Hassan Shavandia, Department of Industrial Engineering, Sharif University of Technology, Tehran, Iran,
Mehrdad Pirnia, WISE Member/Department of Management Sciences, University of Waterloo, Waterloo, Canada
J. David Fuller, Department of Management Sciences, University of Waterloo, Waterloo, Canada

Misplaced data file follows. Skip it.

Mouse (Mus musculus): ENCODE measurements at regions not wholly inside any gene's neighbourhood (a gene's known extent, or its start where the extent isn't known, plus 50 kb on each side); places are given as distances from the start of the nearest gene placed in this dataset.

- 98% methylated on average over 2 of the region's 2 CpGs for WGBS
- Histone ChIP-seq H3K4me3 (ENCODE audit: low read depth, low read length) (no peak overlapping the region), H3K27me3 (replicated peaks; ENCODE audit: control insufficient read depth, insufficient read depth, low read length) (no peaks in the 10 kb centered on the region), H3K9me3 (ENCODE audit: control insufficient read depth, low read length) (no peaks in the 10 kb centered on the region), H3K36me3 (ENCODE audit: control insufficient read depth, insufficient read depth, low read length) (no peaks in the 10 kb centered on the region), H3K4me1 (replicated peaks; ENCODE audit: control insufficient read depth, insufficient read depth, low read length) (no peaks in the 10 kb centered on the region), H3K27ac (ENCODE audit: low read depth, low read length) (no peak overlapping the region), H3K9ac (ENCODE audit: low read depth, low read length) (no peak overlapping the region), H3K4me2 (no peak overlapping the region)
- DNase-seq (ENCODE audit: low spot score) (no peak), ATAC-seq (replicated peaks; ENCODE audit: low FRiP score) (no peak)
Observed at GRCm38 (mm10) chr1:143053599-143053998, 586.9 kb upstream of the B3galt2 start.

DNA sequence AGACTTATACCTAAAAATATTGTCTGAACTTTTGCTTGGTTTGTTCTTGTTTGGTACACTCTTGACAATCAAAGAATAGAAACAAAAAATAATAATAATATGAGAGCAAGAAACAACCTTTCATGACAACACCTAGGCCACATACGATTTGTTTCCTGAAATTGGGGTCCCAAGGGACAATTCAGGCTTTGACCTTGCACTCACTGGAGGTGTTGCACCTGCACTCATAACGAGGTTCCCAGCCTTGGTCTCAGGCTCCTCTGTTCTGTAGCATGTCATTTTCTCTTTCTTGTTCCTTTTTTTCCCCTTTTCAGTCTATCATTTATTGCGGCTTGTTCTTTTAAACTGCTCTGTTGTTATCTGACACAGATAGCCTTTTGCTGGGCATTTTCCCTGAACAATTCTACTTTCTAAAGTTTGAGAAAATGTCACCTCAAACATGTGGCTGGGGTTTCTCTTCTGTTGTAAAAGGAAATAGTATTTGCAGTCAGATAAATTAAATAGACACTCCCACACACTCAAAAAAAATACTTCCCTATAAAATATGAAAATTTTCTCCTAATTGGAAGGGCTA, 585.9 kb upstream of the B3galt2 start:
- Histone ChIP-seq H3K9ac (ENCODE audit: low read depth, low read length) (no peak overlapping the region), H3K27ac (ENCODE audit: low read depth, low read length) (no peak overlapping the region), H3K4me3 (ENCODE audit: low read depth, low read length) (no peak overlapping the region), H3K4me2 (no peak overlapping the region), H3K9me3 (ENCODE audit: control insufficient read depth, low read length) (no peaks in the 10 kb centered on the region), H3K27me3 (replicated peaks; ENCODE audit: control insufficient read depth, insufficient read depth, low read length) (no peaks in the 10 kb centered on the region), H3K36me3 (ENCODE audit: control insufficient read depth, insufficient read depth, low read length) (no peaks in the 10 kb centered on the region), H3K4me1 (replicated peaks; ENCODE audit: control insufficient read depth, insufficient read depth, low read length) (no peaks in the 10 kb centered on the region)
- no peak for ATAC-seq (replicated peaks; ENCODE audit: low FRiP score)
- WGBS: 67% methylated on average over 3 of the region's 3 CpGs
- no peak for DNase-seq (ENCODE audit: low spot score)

This paper finds near equilibrium prices for electricity markets with non-convexities due to binary variables, in order to reduce the market participants’ opportunity costs, such as generators’ unrecovered costs. The opportunity cost is defined as the difference between the profit when the instructions of the market operator are followed and when the market participants can freely make their own decisions based on the market prices.We use the minimum complementary approximation to the minimum total opportunity cost model,from previous research, with tests on a much more realistic unit commitment model than in previous research, including features such as reserve requirements, ramping constraints, and minimum-up and-down times. The developed model incorporates flexible price-responsive demand,as in previous research,but since not all demand is price responsive, we consider the more realistic case that total demand is a mixture of fixed and flexible. Another improvement over previous minimum total opportunity cost research is computational: whereas the previous research had non convex terms among the objective function’s continuous variables,we convert the objective to an equivalent form that contains only linear and convex quadratic terms in the continuous variables, thus allowing for efficient optimization by CPLEX. We compare the unit commitment model with the standard social welfare optimization version of unit commitment, in a series of sensitivity analyses, varying flexible demand to represent varying degrees of future penetration of electric vehicles and smart appliances, different ratios of generation availability, and different values of transmission line capacities to consider possible congestions. The minimum total opportunity cost and social welfare solutions are mostly very close in different scenarios, except in some extreme cases; the obtained solution has smaller opportunity costs than social welfare, at very little cost in reduction of social welfare; and solution times of the minimum total opportunity cost model are longer, due to a larger model size, but the times are still very quick for practical use.
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